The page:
Food cravings are something we’ve all experienced at least once in life. They are those voices in your head telling you to order pizza at 1 a.m. or grab that gooey pastry at the coffee shop on your way to the office.

Because these cravings are for food, it would be easy to think they originate in your belly but we’ve got news for you: they are strongly influenced by your brain. Cravings are our body’s way of letting the brain know that it requires something, namely, fuel. This is why addressing specific food cravings with that particular food will, sadly, not solve anything!

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“Your body is designed to do everything in its power to prevent you from starving. So when you don’t give your body enough food, or you give it food that breaks down too quickly, it releases stress hormones,” says clinical nutritionist, Tara Coleman.

When our bodies need fuel in a hurry, it looks for it in the simplest form which, unfortunately, is sugar. This is why the majority of food cravings are for sweet foods and simple carbohydrates. And like this wasn’t complicated enough on its own, cravings can also be linked to emotions like sadness, boredom, anger, and stress. Unfortunately, it is impossible to avoid these emotions completely so being aware of them and taking active steps to address them is a must. But hey, we’re all human. Things happen. We feel things or we sometimes forget to give our body the calories it needs to function. So the next time you are going about your day and find yourself struck with an overwhelming urge to eat any and all chocolate you can find, try these tips for navigating your way through without going completely off the rails (for extra help, check out the BodyRock Meal Plan!).

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1. Eat protein

Grab yourself a high protein snack and wait 20 minutes. If after the 20 minutes you still want what you were craving, allow yourself to have a reasonable portion. We’re willing to bet that won’t need to take that last step. Protein will not only address your hunger and fill you up, it will help you to manage your stress levels. Because protein digests slowly, it will help you avoid those sugar rushes and crashes that contribute to a cycle of hard to manage emotional and physical ups and downs.

2. Tell yourself you can have it another time

Change the way you think about something and you can change the way you feel about it. If you tell yourself you can have your treat at a later time, you can trick yourself out of the craving. By acknowledging that there isn’t actually any urgency to eating that particular food, you remove it from front and center in your mind.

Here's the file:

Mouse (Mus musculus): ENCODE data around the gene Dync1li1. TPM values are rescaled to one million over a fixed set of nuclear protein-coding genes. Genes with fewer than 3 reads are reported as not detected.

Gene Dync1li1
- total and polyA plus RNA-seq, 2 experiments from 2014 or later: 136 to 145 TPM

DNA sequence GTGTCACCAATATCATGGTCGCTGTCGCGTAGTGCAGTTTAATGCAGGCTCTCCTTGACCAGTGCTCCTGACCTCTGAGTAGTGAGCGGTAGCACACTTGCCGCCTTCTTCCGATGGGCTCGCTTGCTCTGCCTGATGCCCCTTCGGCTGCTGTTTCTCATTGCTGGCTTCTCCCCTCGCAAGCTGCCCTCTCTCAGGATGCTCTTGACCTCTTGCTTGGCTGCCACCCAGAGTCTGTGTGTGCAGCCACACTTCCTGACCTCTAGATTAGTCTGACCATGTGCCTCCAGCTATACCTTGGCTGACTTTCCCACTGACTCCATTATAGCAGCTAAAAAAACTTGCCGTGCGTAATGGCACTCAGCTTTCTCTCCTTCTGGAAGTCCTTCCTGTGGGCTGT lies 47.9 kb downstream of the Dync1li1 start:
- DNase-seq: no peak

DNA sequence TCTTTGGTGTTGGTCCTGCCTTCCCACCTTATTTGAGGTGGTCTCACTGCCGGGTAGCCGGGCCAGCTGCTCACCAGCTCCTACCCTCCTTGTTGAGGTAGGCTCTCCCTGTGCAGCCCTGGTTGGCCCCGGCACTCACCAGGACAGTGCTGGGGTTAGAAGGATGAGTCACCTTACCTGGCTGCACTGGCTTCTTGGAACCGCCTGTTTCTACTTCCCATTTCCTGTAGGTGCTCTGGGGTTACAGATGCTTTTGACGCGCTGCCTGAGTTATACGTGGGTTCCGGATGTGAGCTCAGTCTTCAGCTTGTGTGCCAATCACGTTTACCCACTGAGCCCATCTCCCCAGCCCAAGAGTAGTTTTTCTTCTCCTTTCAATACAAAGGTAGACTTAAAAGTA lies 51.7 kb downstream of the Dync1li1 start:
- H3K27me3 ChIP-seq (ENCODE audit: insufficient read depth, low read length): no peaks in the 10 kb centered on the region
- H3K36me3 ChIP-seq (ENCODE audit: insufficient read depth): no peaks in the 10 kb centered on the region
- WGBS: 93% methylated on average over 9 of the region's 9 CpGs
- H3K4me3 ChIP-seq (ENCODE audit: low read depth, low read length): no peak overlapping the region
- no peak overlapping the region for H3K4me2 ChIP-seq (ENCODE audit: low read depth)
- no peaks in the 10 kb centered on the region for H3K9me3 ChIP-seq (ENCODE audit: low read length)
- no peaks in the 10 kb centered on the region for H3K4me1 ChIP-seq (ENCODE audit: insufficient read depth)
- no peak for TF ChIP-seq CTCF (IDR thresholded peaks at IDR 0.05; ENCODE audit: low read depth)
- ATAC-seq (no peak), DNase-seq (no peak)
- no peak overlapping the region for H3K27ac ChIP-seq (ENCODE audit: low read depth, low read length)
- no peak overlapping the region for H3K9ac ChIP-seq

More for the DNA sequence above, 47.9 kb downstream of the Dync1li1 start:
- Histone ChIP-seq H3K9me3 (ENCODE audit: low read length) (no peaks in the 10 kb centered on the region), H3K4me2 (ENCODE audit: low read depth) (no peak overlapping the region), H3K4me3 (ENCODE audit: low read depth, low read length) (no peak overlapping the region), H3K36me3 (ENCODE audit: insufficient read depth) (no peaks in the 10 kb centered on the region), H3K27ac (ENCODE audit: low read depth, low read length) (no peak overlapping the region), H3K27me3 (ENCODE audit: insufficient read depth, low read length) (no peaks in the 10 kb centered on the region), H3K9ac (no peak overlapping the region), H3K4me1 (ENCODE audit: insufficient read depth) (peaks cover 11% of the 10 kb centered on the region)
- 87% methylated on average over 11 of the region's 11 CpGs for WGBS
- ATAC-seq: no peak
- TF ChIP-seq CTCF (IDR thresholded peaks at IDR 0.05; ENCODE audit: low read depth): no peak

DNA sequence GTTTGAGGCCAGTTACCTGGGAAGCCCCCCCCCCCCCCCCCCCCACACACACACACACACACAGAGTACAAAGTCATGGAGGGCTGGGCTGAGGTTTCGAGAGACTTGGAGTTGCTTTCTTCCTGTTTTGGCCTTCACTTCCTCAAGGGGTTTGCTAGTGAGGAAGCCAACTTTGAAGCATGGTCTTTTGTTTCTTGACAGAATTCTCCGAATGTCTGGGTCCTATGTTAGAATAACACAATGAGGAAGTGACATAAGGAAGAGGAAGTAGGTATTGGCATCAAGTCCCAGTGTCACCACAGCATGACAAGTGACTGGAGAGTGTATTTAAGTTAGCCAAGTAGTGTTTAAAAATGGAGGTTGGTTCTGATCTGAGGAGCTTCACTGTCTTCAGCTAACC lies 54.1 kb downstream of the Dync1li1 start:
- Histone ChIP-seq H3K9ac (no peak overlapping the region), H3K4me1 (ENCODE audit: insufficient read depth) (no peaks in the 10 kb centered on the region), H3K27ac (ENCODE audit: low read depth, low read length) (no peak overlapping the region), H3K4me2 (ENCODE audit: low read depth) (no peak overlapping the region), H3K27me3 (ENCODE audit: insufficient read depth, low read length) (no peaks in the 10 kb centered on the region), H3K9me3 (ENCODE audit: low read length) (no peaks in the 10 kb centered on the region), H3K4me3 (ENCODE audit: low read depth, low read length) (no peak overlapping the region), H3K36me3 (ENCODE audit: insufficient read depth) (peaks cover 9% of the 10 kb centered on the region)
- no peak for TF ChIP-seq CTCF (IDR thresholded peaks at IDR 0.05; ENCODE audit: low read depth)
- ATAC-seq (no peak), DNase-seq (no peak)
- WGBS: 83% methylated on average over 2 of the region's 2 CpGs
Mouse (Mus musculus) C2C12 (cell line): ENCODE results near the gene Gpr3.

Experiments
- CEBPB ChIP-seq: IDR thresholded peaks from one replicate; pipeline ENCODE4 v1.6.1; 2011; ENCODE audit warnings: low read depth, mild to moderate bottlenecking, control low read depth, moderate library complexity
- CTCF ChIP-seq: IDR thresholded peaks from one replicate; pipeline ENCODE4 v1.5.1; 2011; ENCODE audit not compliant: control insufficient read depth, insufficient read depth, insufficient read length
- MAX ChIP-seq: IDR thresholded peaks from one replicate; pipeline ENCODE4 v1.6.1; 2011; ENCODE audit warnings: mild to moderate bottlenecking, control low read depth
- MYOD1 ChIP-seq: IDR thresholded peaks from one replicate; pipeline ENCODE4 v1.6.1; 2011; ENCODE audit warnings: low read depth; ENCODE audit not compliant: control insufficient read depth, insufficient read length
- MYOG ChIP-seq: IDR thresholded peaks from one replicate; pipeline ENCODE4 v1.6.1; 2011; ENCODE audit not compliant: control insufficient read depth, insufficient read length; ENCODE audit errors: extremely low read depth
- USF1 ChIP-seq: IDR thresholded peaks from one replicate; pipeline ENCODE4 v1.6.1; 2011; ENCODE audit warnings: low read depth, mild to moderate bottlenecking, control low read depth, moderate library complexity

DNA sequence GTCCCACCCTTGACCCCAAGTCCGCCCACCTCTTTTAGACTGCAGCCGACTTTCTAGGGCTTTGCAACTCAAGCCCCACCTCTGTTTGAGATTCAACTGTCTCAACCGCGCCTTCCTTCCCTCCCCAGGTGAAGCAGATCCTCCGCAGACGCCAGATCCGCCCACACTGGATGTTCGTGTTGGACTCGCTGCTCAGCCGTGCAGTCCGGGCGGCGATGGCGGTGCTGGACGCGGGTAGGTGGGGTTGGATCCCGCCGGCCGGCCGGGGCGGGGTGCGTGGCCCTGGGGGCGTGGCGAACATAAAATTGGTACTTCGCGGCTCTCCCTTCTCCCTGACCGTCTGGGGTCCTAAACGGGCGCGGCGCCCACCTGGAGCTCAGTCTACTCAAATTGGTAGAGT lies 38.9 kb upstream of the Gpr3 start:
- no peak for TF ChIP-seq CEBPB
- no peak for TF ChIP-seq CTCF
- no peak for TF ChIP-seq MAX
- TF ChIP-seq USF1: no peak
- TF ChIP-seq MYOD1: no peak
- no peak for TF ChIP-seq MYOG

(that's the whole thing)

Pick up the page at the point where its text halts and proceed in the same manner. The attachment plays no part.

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3. Breathe

It sounds a little silly but when you feel a craving hit, practice deep breathing. Use it as a moment to check in with yourself and see how you are feeling emotionally. Are you bored? Are you angry or sad? These quiet moments will help you become more aware of your emotions and how they impact your eating habits. If it helps, write everything down in a journal. This will make you aware of certain patterns. If you always want chocolate after your weekly staff meeting or dive into a tub of ice cream after coffee with a certain bud, there is clearly something in these relationships that is upsetting you. Being able to address these emotions directly will help you get ahead of these cravings in a healthy, beneficial way.

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4. Think about how you will feel in 20 minutes

Stop and think about it: will that gigantic plate of pasta you want for lunch actually help you in the rest of your day? Will it help you finish the day on a productive note or will it make you feel like crawling under your desk for nap? There is research out there that suggests thinking about the benefits and/or consequences of a particular food can help you manage your craving for that food in the future.

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5. Drink some water

In a cruel twist of biological fate, dehydration often masks itself as hunger. So, before you run to the vending machine or raid your kitchen, drink a glass or two of water and wait. We’re guessing that if you give it a little time, your craving will pass.

6. Treat yourself without food

Eating isn’t the only way to make yourself feel better. If your craving is linked to emotions, good or bad, you can treat yourself in ways that won’t impact your diet. Put on your favorite song or plan a date with your closest friends. Go dancing! Do what makes you happy and your cravings will disappear from your priority list. Distract yourself from your craving and it will be over before you know it!

How do you deal with food cravings? We love hearing from you, share your tips with us!

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